1. Trump’s diplomacy boosts stocks
The decision of President Trump to opt to impose new economic sanctions on Iran rather than call for military action prompted the risk-on tone in the markets.
There has been a strong tone in the equity markets throughout Asia overnight, Europe is higher and U.S. stock futures point to further gains. The S&P 500 Futures contract rose 11 points, or 0.34% while the Nasdaq 100 Futures climbed 44 points, or 0.47%.
2. Safe havens in full retreat
Investors have turned their backs on the USD/JPY, often used as a haven for risk averse investors, sending it sliding from a three-month high to a two-week low of 109.33 yen per dollar. Similarly, the USD/CHFhas been hit, also falling to a two-week low of 0.974 francs per dollar. Gold has given back the sharp gains made on Wednesday, and trades 0.9% lower on the day at $1,545.95 an ounce, around the levels seen at the start of the month.
The yield on benchmark 10-year U.S. Treasury notes stood at 1.874%, largely unchanged from Wednesday’s U.S. close, but well off the intra-day lows of around 1.705% seen on that day.
3. Crude remains in focus
Oil prices have been on a wild ride over the last couple of days, spiking sharply higher Wednesday amid fears the missile strikes by Iran on U.S. troops based in Iraq would lead to supply disruptions in the Middle East, before handing back these gains when a more conciliatory tone emerged.
However, the news from the Energy Information Administration that U.S. crude supplies edged up by 1.2 million barrels for the week ended Jan. 3, hit prices hard as this had followed declines in each of the previous three weeks. Analysts had expected to report a drop of about 3.6 million barrels.
Global benchmark Brent crude was up 48 cents to $65.75 a barrel considerably off the levels above $70 since earlier this week.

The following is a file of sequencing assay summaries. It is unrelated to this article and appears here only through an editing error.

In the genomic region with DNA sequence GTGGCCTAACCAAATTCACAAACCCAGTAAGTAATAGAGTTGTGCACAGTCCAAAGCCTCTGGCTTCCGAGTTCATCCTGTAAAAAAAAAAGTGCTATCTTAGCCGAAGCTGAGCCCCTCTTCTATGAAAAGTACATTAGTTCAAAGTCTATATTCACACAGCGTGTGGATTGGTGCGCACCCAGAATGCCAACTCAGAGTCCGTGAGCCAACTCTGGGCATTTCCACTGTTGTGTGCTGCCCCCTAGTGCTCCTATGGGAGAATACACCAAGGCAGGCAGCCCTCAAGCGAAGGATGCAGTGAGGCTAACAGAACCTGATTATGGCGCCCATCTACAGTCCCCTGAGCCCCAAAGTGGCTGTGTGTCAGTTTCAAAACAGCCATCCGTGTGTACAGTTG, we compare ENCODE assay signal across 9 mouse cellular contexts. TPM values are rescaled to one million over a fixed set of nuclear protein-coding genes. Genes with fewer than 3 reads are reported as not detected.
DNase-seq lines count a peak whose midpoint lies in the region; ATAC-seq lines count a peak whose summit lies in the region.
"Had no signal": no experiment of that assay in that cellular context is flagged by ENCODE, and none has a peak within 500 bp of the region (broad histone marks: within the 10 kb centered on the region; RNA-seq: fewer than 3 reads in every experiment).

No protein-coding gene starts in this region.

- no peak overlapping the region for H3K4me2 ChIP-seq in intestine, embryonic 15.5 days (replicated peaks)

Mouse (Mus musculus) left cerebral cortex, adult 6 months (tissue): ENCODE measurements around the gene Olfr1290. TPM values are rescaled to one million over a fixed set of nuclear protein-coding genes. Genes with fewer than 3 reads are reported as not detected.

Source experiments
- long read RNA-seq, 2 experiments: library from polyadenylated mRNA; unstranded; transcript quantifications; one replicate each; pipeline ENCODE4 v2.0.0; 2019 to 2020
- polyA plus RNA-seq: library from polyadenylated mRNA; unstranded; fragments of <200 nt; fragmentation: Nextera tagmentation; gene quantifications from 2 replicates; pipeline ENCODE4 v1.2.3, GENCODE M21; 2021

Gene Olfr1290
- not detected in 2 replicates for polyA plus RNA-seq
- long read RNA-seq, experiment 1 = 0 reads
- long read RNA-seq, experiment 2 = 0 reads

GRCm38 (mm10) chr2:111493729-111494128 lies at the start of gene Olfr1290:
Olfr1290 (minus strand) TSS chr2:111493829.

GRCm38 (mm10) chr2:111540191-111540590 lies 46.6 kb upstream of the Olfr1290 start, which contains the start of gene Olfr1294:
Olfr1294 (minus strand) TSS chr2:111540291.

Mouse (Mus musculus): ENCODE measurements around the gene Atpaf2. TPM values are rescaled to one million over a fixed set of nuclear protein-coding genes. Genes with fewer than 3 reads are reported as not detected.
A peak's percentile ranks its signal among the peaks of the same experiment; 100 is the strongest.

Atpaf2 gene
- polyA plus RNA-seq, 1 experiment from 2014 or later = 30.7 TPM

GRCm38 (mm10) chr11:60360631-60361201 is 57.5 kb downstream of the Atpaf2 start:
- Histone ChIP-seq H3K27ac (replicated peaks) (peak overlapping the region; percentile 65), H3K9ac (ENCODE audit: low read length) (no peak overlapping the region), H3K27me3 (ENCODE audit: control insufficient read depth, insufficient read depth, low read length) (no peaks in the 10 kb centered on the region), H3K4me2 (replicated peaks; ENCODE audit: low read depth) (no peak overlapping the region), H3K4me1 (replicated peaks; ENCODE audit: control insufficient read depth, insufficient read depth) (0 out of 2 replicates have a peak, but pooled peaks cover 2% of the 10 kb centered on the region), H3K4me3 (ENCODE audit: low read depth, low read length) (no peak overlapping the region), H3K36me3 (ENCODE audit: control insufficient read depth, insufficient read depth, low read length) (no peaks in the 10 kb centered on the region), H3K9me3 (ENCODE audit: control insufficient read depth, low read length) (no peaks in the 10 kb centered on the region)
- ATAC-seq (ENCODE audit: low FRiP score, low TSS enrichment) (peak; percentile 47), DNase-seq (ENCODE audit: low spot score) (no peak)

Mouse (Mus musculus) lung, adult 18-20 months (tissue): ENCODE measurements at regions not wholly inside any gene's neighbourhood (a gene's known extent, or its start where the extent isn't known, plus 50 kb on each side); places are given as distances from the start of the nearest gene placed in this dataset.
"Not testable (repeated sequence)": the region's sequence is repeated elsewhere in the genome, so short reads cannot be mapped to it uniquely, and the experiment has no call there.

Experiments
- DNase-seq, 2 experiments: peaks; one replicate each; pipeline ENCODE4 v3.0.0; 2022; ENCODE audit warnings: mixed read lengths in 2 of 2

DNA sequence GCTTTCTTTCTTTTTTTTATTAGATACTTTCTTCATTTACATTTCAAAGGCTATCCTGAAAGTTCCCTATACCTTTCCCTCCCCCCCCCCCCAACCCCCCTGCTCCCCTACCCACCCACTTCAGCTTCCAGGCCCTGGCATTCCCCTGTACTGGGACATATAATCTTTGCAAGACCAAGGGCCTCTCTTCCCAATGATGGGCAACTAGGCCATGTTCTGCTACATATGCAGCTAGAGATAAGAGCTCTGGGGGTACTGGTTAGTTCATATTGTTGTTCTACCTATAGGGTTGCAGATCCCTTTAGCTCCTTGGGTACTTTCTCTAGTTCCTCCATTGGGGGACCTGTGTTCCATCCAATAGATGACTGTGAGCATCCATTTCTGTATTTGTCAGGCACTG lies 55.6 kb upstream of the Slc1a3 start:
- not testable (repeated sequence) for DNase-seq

U.S. crude futures were last at $59.84, having earlier hit $65.85, the highest since late April last year.
4. Hearing from FOMC members
A number of members of the Federal Open Market Committee are due to speak later today, namely Richard Clarida, Neel Kashkari and John Williams.
The FOMC holds eight regularly scheduled meetings per year, where it reviews economic conditions and determines the appropriate stance of monetary policy. The next meeting is due at the end of this month and thus investors will be parsing these speeches for clues as to the likely next move by the central bank.
In its December meeting the committee decided to leave the benchmark federal funds rate unchanged, at a range of 1.50% to 1.75%, after cutting interest rates three times in 2019.
5. British retail woes
The British retail sector is in the doldrums, amid worries about what the U.K.’s exit from the European Union means for exporters. The British Retail Consortium said total sales posted the first annual sales decline since 1995, with sales in November and December particularly weak. This corresponded with the period when speculation of a no-deal Brexit was at its peak.
Not helping matters were comments from outgoing Bank of England governor Mark Carney, who warned that central banks were running out of the ammunition needed to combat a potential recession.
Shares in Marks and Spencer Group PLC (MKS.US), for a long time regarded as the bellwether of the U.K. high street, slumped over 9% after its latest results showed a slump in sales. GBP/USD also moved lower, dropping 0.5% to trade at $1.3031.
Trader Milko Zashev